Historical Markers in
Barbour County, Alabama

Barbour County / Early Barbour County Commissioners Barbour County High School Barbour County's "Little Scotland"/Pea River Presbyterian Church Batesville Church - 1837 Blue Springs School 1920-1969 Central Railroad of Georgia Freight Depot Charles Samuel McDowell, Jr. Chauncey Sparks Chief Eufaula (Yoholo Micco) Clio Heritage Mural Comrades Confederate Hospital Cotton and Creek Country Cowikee Cotton Mills Creek Indian Removal Dedicated to Memory of African Slaves Election Riot of 1874 Eufaula Eufaula First United Methodist Church Eufaula-Montgomery Roadway Fendall Hall / Young and Dent Fire Bell First Baptist Church of Eufaula First Presbyterian Church Fort Browder / 15th Alabama Infantry Fort Browder / 15th Alabama Infantry Freemount Junior High School General Grierson’s March George Corley Wallace, Lurleen Burns Wallace Governors of Alabama Governors Park Grace Episcopal Church Hart House History of Clayton, Alabama/Clayton’s Architectural Heritage In Honor of All World War II Veterans In Loving Memory of the Clayton Soldiers of the World War Jere Locke Beasley Louisville Louisville and "Old Alabama" Louisville World War II Memorial Miller – Martin Townhouse Octagon House Old Fairview Cemetery Old Negro Cemetery / Fairview Cemetery Pea River Electric Membership Corporation Pea River Presbyterian Church Cemetery Providence Methodist Church & Schoolhouse Ramah Baptist Church & Cemetery Spring Hill United Methodist Church The Battles of Hobdy's Bridge and Pea River The City of Eufaula The Creek Town of Eufaula The Old County Court House The Opening of the Second Phase of the Second Creek War The Second Creek War in the Eufaula Area The St. Julian Hotel The Town of Irwinton The Tree That Owns Itself Union Baptist Church Cemetery Veterans Memorial Vietnam Veteran Park White Oak United Methodist Church William Dorsey Jelks Governor of Alabama William Thomas "Tom" Mann / Eufaula, Alabama World War I Doughboy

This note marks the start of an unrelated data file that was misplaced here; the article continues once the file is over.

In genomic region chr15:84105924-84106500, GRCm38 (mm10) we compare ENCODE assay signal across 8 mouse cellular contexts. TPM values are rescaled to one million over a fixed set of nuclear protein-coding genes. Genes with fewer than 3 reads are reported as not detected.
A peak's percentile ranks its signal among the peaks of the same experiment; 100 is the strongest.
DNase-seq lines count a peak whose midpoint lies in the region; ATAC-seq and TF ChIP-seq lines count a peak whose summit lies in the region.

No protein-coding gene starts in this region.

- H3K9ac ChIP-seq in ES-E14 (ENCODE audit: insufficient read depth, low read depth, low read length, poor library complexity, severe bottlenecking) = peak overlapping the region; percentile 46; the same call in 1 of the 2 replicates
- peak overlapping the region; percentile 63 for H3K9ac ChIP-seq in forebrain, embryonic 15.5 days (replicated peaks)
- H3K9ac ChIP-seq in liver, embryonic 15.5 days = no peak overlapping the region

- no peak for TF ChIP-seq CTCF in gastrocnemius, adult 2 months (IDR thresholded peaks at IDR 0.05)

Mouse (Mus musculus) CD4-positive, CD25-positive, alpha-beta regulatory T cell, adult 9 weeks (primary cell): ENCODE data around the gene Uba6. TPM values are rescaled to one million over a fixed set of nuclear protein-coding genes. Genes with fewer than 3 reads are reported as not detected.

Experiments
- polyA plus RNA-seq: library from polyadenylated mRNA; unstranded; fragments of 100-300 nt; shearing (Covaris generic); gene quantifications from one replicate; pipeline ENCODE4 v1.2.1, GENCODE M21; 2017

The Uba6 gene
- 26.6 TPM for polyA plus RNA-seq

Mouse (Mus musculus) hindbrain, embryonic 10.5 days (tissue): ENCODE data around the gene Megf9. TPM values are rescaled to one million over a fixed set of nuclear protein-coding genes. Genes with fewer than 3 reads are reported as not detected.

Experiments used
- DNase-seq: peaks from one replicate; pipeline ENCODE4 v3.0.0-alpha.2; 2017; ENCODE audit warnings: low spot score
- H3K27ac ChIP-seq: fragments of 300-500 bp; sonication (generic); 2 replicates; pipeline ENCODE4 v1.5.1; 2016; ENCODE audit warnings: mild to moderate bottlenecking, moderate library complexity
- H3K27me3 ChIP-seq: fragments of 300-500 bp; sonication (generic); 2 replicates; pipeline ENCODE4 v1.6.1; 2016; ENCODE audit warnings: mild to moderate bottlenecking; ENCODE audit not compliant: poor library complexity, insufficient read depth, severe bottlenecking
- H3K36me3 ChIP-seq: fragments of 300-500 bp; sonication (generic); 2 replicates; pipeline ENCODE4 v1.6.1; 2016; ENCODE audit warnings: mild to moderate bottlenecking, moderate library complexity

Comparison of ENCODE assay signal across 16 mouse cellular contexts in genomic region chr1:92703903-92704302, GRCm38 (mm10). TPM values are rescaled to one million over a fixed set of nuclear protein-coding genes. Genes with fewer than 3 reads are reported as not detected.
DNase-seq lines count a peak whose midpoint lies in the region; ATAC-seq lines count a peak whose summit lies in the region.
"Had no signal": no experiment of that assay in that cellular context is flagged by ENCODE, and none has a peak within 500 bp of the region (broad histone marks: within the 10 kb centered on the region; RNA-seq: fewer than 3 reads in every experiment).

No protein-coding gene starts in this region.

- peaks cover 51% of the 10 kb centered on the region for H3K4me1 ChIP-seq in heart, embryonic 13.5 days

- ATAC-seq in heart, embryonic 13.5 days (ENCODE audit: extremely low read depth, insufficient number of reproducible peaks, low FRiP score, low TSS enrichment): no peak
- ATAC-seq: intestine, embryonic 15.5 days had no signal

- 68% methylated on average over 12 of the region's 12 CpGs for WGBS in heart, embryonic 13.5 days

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Barbour County, located in southeastern Alabama, has a rich history that dates back to its establishment in 1832. The region was originally inhabited by the Creek Native American tribe, until the Indian Removal Act of 1830 forced them to relocate westward. The county was named after James Barbour, a U.S. senator and 18th-century Virginia governor.

In the early years, Barbour County's economy was predominantly driven by agriculture. Plantations were established, with cotton being the primary crop cultivated by enslaved African Americans. The county thrived during the antebellum period, but the Civil War brought significant changes. Barbour County experienced the devastating effects of the conflict, with battles taking place in nearby areas and the decline of the plantation system.

Following the war, Barbour County faced the challenges of Reconstruction. The county's economy shifted to focus on timber, mining, and manufacturing, particularly with the establishment of sawmills. The railroad industry also played a crucial role in developing the county, linking it to other parts of Alabama and facilitating trade and transportation.

During the civil rights movement of the 1950s and 1960s, Barbour County became a site of significant activism and resistance. African Americans, led by prominent local leaders including William T. Baxley and J.L. Chestnut Jr., fought for equal rights and against racial segregation. These efforts led to notable achievements, such as the desegregation of public facilities and the increase in African American political representation.

Today, Barbour County continues to be an agricultural hub, with farming and forestry as important sectors of the local economy. The county's history is celebrated through various heritage festivals and events, reflecting the diverse cultures and influences that have shaped its past.

This timeline provides a glimpse into the major events and milestones that have shaped the history of Barbour County, Alabama.

  • 1832 - Barbour County is created by an act of the Alabama State Legislature.
  • 1833 - The county seat is established in Louisville, Alabama.
  • 1834 - The first courthouse is completed in Louisville.
  • 1863 - During the American Civil War, the county is occupied by Union troops.
  • 1868 - The county seat is moved from Louisville to Clayton.
  • 1893 - The first railroad, the Alabama Midland Railway, is completed in the county.
  • 1903 - The town of Eufaula becomes the largest city in Barbour County.
  • 1929 - The Great Depression begins, negatively affecting the county's economy.
  • 1941 - Barbour County contributes soldiers to World War II.
  • 1965 - Civil rights activism takes place in the county during the Selma to Montgomery marches.
  • 2000 - Barbour County's population reaches its peak at over 29,000 residents.